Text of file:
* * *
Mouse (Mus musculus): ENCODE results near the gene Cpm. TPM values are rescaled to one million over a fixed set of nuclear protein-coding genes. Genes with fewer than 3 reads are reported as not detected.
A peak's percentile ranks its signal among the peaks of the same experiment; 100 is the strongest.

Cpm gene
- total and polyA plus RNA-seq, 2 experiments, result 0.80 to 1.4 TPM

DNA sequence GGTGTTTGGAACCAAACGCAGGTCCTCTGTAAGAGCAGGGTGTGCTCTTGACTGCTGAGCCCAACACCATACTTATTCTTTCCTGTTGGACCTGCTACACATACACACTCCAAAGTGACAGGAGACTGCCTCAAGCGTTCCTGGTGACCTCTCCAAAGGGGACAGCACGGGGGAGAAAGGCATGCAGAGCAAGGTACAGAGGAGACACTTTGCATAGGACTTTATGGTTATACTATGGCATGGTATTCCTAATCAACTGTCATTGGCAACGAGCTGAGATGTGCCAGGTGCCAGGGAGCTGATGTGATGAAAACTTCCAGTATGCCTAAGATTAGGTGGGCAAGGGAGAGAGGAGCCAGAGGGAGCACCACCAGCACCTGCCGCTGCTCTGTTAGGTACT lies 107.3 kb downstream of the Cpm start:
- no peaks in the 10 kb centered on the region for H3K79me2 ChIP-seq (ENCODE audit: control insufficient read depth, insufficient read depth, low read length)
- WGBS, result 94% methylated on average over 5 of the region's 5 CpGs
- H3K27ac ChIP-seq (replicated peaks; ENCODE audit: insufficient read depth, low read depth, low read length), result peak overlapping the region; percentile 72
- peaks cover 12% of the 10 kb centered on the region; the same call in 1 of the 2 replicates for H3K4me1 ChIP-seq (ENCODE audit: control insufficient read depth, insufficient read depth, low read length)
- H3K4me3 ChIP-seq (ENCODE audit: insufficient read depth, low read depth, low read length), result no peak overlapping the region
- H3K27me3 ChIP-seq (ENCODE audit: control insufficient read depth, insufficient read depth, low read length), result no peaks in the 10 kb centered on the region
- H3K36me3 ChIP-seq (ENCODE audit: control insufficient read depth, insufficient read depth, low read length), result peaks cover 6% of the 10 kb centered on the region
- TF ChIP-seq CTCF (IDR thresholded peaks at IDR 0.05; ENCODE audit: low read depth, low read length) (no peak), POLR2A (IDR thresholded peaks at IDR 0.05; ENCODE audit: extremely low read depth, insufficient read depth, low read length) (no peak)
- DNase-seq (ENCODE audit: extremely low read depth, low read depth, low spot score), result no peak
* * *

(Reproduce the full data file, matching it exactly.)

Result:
Mouse (Mus musculus): ENCODE results near the gene Cpm. TPM values are rescaled to one million over a fixed set of nuclear protein-coding genes. Genes with fewer than 3 reads are reported as not detected.
A peak's percentile ranks its signal among the peaks of the same experiment; 100 is the strongest.

Cpm gene
- total and polyA plus RNA-seq, 2 experiments, result 0.80 to 1.4 TPM

DNA sequence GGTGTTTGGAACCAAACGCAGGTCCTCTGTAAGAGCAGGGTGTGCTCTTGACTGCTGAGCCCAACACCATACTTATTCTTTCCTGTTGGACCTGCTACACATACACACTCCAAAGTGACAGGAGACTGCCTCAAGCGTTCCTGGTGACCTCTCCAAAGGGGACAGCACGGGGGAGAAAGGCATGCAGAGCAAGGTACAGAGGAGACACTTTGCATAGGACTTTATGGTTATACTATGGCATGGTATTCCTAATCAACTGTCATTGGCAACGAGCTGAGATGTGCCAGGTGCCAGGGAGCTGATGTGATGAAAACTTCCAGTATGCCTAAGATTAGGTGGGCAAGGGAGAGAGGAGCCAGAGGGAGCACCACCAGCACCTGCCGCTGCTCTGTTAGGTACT lies 107.3 kb downstream of the Cpm start:
- no peaks in the 10 kb centered on the region for H3K79me2 ChIP-seq (ENCODE audit: control insufficient read depth, insufficient read depth, low read length)
- WGBS, result 94% methylated on average over 5 of the region's 5 CpGs
- H3K27ac ChIP-seq (replicated peaks; ENCODE audit: insufficient read depth, low read depth, low read length), result peak overlapping the region; percentile 72
- peaks cover 12% of the 10 kb centered on the region; the same call in 1 of the 2 replicates for H3K4me1 ChIP-seq (ENCODE audit: control insufficient read depth, insufficient read depth, low read length)
- H3K4me3 ChIP-seq (ENCODE audit: insufficient read depth, low read depth, low read length), result no peak overlapping the region
- H3K27me3 ChIP-seq (ENCODE audit: control insufficient read depth, insufficient read depth, low read length), result no peaks in the 10 kb centered on the region
- H3K36me3 ChIP-seq (ENCODE audit: control insufficient read depth, insufficient read depth, low read length), result peaks cover 6% of the 10 kb centered on the region
- TF ChIP-seq CTCF (IDR thresholded peaks at IDR 0.05; ENCODE audit: low read depth, low read length) (no peak), POLR2A (IDR thresholded peaks at IDR 0.05; ENCODE audit: extremely low read depth, insufficient read depth, low read length) (no peak)
- DNase-seq (ENCODE audit: extremely low read depth, low read depth, low spot score), result no peak